Federico Campbell

Este archivo solo abarca los artículos del autor incorporados a este sitio a partir el 1 de mayo de 2007. Para fechas anteriores realice una búsqueda entrecomillando su nombre.

Incidences of drug-related violence in Mexico and on the border continue to make news. We tend to hear about the crimes that touch American lives — like the reported killing of a man riding a Jet Ski on the Rio Grande. What we don’t hear as much about is how drugs and violence shape the everyday lives of Mexicans. So here are dispatches from four writers on how drug trafficking has changed their parts of the country. They were translated by Kristina Cordero from the Spanish.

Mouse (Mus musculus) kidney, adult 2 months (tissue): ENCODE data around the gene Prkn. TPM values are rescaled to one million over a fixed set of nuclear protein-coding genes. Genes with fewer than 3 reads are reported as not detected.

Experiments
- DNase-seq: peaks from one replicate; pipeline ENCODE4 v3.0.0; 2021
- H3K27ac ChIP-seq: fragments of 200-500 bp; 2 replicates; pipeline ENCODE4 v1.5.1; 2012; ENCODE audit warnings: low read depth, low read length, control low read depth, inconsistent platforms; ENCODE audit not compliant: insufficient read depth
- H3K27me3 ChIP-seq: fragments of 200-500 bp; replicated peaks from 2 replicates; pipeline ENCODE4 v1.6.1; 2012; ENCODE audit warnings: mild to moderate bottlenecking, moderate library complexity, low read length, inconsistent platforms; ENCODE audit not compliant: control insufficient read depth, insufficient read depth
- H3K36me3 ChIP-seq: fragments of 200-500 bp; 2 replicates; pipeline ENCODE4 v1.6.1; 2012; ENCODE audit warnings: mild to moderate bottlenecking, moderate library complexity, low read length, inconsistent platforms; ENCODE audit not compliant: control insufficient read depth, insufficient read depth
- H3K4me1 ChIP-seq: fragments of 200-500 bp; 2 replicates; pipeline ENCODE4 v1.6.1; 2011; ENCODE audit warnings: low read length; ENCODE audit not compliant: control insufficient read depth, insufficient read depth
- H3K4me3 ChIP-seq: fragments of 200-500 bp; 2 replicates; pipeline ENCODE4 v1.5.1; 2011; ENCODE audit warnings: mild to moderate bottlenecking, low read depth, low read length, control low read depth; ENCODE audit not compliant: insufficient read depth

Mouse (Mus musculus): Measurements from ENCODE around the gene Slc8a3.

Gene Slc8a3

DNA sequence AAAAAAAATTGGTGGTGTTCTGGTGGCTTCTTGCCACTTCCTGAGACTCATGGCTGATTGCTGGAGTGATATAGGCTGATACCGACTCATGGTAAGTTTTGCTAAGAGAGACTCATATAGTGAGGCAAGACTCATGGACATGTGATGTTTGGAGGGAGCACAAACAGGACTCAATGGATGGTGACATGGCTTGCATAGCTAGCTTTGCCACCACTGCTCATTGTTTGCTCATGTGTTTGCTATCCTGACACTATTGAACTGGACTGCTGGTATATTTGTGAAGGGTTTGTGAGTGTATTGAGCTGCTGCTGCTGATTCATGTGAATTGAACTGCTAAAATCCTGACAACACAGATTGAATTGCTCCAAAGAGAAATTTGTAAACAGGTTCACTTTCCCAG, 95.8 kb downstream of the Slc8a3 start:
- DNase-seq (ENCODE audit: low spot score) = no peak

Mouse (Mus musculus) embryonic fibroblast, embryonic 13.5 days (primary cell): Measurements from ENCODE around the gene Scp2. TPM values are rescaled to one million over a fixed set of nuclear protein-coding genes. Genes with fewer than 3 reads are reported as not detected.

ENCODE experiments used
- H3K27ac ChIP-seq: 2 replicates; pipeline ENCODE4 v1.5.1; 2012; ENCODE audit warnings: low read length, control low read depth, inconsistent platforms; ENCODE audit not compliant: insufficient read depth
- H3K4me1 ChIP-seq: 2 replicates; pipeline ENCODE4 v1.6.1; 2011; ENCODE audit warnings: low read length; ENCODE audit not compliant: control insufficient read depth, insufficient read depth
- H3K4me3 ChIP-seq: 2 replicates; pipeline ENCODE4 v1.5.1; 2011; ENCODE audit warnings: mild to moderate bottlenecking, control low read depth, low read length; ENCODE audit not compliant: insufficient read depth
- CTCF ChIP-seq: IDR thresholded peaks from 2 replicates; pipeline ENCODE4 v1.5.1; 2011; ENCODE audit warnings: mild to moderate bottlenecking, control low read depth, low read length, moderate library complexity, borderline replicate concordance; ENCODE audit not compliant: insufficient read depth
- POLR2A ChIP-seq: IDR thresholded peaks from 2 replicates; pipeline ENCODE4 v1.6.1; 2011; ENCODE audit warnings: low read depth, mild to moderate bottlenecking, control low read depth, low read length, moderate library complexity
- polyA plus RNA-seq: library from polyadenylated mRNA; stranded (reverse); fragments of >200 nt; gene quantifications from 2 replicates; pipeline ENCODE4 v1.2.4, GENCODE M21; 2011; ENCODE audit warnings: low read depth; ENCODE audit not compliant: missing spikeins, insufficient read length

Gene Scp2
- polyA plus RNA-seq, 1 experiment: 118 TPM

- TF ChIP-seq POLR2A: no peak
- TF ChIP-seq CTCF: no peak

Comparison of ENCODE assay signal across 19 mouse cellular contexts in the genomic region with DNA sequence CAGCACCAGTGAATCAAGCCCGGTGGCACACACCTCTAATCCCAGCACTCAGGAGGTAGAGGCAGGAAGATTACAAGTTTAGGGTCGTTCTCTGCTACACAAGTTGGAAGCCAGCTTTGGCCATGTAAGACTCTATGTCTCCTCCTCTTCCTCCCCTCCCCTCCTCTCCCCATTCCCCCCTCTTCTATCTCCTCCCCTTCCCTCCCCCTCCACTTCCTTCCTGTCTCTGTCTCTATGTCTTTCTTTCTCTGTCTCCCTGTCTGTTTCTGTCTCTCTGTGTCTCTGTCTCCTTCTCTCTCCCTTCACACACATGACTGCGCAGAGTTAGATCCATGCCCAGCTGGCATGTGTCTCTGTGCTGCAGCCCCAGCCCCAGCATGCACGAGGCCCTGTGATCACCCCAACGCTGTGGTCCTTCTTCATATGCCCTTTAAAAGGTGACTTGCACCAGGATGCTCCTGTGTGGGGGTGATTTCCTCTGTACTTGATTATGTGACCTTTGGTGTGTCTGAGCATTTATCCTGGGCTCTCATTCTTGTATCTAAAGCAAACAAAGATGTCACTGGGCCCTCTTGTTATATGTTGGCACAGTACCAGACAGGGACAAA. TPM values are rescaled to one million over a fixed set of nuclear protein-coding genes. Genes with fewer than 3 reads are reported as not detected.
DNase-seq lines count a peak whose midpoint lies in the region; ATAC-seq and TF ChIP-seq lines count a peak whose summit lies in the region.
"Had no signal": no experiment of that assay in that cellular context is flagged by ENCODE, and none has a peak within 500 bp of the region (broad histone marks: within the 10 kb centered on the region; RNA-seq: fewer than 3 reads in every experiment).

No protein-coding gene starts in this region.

1.- Ground Zero in Sinaloa.
In the state where Mexico’s drug trade started, narcotics have seeped into the social D.N.A.…  Seguir leyendo »

There are two Tijuanas: that of the locals, and that of the rest. The true Tijuana belongs only to the oldest families, the grandparents and great-grandparents of Tijuana. The view from outside, on the other hand, tends to come into focus through fantasy, stereotype and cliché.

But the outside world helped create Tijuana.

In the 19th century, Tijuana resembled the set of an old Western — a few houses, some wooden corrals, mud-caked roads and a customs hut to register the passage of caravans heading to the port at Ensenada.

The city came into its own only in the 1920s, thanks to Prohibition and laws outlawing gambling in the United States.…  Seguir leyendo »